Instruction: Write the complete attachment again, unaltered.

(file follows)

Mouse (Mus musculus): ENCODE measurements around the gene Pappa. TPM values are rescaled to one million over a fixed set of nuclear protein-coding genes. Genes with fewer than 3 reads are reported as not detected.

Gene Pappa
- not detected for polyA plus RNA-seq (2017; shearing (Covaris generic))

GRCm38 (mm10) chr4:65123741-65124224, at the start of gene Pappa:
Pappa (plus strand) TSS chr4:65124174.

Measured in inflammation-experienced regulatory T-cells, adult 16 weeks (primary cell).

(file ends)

Mouse (Mus musculus): ENCODE measurements around the gene Pappa. TPM values are rescaled to one million over a fixed set of nuclear protein-coding genes. Genes with fewer than 3 reads are reported as not detected.

Gene Pappa
- not detected for polyA plus RNA-seq (2017; shearing (Covaris generic))

GRCm38 (mm10) chr4:65123741-65124224, at the start of gene Pappa:
Pappa (plus strand) TSS chr4:65124174.

Measured in inflammation-experienced regulatory T-cells, adult 16 weeks (primary cell).